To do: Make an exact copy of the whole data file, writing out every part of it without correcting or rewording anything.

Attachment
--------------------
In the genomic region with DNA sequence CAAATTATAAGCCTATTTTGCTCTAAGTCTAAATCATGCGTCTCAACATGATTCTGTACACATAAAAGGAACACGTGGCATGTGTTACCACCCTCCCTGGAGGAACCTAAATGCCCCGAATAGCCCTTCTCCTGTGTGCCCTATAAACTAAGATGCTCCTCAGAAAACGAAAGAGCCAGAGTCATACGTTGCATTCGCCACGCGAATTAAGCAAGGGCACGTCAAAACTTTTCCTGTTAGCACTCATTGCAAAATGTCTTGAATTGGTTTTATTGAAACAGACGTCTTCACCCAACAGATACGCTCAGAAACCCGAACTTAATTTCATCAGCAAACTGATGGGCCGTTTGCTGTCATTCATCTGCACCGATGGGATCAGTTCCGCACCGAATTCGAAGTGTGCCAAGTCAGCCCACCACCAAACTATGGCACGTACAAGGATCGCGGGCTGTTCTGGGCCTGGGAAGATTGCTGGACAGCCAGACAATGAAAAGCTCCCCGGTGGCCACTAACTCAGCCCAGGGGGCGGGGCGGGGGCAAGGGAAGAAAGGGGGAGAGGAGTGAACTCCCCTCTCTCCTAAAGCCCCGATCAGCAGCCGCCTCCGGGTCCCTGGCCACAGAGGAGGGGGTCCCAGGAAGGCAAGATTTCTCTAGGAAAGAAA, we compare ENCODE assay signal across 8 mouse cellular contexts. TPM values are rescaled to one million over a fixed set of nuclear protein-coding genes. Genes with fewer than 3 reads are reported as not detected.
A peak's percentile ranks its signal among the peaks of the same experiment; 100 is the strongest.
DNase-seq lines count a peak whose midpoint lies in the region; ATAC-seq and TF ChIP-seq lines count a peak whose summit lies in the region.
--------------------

In the genomic region with DNA sequence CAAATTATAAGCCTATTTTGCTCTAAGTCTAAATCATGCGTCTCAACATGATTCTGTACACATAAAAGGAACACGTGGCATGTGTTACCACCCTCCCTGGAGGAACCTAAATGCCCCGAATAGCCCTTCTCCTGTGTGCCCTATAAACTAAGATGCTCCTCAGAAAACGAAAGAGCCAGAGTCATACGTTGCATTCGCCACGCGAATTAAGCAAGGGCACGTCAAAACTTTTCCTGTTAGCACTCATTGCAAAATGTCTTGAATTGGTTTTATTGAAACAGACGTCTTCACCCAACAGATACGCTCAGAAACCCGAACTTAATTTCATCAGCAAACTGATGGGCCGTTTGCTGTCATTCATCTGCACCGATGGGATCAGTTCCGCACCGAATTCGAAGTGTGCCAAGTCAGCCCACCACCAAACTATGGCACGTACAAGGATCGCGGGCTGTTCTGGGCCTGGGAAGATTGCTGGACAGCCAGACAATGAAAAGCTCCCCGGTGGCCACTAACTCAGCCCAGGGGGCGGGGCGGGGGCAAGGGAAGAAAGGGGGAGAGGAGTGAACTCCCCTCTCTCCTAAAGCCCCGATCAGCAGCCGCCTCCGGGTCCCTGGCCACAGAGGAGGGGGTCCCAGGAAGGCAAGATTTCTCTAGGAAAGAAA, we compare ENCODE assay signal across 8 mouse cellular contexts. TPM values are rescaled to one million over a fixed set of nuclear protein-coding genes. Genes with fewer than 3 reads are reported as not detected.
A peak's percentile ranks its signal among the peaks of the same experiment; 100 is the strongest.
DNase-seq lines count a peak whose midpoint lies in the region; ATAC-seq and TF ChIP-seq lines count a peak whose summit lies in the region.